Baby, It’s Cold Outside

By: Alere Staff
Publication Date: Mon, 12/01/2014

Exposure to cold weather over time can cause serious health problems. Whenever temperatures drop below normal and wind speed increases, heat can leave your body more rapidly. According to the dictionary, “wind chill” is the perceived decrease in air temperature felt by the body on exposed skin due to the flow of air. For example, meteorologists will note that, when the air temperature is 40°F, and the wind speed is 35 mph, the effect on the exposed skin is as if the air temperature was 28°F.1

These conditions can affect you and your health. Some situations that can increase a person’s risk for serious health problems include: getting wet, dressing poorly for weather, poor physical condition including exhaustion and predisposing health conditions such as hypertension, hypothyroidism and diabetes.4 If you must go out in the cold, make sure to dress properly, covering all exposed skin and your mouth to protect your lungs.

How the Body Reacts

When exposed to the cold, your body will react in a certain way to protect itself. First, your body will shunt blood to the interior core to protect your vital organs and help maintain your internal temperature.4 Also, the small, lacy blood vessels in and near our skin will contract. While this helps our body from losing more heat and protects the internal organs, it also causes a lack of blood flow to fingers, toes and other outer parts of the body. This reaction lowers the skin temperature, increasing the possibility for frostbite, a medical condition where the fluids in and around the tissue freeze, or hypothermia, a condition where your internal temperature drops.4 Both of these conditions would require you to move to warmer environment or seek medical care immediately.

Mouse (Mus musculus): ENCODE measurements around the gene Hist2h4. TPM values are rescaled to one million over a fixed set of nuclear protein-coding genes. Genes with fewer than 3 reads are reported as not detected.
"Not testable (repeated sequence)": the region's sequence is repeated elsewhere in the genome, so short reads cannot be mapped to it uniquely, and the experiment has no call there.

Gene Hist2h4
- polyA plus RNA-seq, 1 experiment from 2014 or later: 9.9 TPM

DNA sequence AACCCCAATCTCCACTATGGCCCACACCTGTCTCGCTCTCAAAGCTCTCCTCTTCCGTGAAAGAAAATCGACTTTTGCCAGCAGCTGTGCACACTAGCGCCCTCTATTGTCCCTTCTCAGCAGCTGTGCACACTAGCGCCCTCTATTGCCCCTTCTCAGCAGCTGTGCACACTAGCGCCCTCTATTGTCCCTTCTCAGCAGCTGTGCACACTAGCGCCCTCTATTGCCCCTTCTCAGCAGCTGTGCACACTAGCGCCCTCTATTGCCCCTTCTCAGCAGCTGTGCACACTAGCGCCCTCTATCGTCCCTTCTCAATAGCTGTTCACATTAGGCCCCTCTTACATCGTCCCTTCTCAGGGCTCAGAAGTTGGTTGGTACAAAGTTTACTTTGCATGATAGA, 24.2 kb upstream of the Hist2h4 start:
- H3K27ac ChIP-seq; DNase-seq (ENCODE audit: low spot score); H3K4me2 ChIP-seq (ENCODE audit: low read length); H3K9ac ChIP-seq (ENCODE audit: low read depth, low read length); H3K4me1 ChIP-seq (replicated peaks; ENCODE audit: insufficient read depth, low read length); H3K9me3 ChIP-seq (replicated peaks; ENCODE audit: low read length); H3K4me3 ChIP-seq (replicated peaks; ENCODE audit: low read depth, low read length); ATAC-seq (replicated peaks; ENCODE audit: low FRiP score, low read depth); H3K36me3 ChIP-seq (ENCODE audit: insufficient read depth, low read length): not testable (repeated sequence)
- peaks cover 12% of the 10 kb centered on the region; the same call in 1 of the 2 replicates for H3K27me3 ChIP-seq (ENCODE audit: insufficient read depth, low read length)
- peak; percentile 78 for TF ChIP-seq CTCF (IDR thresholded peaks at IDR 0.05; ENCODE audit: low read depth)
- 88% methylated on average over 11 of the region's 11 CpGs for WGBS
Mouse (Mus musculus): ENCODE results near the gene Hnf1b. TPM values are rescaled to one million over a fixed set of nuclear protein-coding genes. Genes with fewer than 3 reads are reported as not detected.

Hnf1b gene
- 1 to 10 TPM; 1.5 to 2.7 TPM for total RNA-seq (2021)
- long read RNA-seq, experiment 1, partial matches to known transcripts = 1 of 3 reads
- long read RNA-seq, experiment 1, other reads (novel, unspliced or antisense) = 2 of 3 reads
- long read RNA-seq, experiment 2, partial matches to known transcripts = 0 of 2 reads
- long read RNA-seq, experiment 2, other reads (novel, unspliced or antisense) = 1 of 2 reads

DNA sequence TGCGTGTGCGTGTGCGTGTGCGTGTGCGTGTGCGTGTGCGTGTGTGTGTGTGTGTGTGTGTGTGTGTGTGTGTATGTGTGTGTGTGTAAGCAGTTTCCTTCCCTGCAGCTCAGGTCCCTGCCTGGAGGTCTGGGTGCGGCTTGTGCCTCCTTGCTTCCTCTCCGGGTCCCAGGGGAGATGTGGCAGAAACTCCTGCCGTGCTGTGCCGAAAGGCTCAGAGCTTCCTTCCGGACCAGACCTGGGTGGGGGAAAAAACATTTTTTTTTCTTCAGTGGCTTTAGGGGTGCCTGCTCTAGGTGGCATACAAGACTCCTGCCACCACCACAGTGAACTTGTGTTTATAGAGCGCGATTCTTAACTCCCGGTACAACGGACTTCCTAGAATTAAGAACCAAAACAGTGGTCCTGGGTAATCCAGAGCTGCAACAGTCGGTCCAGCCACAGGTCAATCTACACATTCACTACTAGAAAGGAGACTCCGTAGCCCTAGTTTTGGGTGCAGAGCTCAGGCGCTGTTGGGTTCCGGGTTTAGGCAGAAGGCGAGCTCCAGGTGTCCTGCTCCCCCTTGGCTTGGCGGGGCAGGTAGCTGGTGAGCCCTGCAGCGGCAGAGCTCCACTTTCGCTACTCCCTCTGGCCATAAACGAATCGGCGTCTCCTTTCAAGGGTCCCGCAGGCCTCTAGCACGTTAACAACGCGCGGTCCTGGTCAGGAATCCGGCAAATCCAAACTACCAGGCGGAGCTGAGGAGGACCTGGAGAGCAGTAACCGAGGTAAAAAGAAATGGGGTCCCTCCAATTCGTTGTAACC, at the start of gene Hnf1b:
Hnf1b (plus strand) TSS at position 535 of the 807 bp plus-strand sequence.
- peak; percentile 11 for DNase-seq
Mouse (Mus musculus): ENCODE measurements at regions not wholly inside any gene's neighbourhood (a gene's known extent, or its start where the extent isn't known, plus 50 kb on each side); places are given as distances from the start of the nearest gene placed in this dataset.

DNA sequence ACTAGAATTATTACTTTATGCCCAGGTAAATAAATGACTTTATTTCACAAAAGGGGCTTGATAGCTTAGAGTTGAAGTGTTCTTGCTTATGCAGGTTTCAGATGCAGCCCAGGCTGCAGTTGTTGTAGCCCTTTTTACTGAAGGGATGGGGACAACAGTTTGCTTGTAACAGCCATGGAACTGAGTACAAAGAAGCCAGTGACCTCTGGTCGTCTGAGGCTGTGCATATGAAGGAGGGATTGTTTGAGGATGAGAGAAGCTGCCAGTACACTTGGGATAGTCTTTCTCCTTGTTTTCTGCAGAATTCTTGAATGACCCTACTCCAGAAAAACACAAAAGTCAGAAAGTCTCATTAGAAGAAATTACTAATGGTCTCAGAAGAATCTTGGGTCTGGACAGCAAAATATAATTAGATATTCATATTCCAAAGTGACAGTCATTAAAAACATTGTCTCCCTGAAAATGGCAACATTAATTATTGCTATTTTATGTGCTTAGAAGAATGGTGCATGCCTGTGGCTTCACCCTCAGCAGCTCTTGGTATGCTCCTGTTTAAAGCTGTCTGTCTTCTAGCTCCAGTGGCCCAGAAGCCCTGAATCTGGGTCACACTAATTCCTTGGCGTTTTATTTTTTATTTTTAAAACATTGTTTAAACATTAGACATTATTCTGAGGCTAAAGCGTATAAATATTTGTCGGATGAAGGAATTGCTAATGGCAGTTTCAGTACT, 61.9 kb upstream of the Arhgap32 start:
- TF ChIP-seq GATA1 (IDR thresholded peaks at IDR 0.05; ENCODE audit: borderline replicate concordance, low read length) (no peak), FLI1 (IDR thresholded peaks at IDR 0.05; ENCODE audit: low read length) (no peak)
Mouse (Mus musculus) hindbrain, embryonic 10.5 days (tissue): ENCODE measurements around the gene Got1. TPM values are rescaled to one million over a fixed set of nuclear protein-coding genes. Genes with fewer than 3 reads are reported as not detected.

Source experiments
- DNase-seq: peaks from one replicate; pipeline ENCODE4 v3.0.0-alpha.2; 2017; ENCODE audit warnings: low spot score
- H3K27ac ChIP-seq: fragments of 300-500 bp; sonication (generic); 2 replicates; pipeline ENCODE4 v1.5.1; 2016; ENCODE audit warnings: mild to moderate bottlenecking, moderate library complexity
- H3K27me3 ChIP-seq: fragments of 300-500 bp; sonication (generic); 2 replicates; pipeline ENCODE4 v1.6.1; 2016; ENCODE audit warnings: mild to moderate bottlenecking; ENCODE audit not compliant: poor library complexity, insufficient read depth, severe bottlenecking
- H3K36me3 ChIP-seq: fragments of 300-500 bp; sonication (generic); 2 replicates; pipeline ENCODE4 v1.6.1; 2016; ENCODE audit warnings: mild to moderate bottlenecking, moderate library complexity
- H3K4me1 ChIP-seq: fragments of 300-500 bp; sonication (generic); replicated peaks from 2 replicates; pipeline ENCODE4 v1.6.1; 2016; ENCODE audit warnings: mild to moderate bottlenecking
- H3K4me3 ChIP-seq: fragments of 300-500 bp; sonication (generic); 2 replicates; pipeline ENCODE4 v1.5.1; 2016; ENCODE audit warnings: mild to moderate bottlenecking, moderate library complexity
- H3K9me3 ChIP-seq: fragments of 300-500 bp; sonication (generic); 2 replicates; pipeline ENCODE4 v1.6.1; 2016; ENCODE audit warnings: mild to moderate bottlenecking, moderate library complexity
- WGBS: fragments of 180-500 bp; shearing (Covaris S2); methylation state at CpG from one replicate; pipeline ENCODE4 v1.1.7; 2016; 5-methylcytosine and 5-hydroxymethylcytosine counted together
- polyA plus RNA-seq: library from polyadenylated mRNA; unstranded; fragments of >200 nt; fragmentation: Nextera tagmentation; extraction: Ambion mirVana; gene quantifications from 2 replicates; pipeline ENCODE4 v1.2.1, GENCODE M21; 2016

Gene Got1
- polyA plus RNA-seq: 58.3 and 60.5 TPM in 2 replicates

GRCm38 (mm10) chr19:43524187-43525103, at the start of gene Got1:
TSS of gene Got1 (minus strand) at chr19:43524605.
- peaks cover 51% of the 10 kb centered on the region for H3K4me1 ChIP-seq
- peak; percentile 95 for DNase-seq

Warfarin and Cold

When you are taking warfarin and trying to obtain a finger sample during these cold times, remember these basic tips:

  • Be sure you are in a warmer part of your home to help relax those small blood vessels near the skin.4
  • Wash hands in warm, soapy water for 3-4 minutes then rub them together after they are dry to help increase the circulation to your fingertips.2,3
  • You can massage the palm of your hand and even the base of the fingers to increase blood flow.2,3
  • Do not massage your fingertips as this may affect your INR result.2,3

 

References:

  1. Emergency Preparedness and Response | Safety and Health Guides - Cold Stress Guide. https://www.osha.gov/SLTC/emergencypreparedness/guides/cold.html.  11/16/2014.
  2. Alere INRatio®2 PT/INR Home Monitoring System User Guide. Collecting a Fingerstick Sample. P 49 – 50. Alere Inc. 07/21/2010.
  3. CoaguChek® XS System User Manual. Tips for a Good Fingerstick. P 15. Roche Diagnostics. 2009.
  4. Out in the Cold - Harvard Health Publications. January 2010. http://www.health.harvard.edu/newsletters/Harvard_Health_Letter/2010/January/out-in-the-cold.11/18/2014.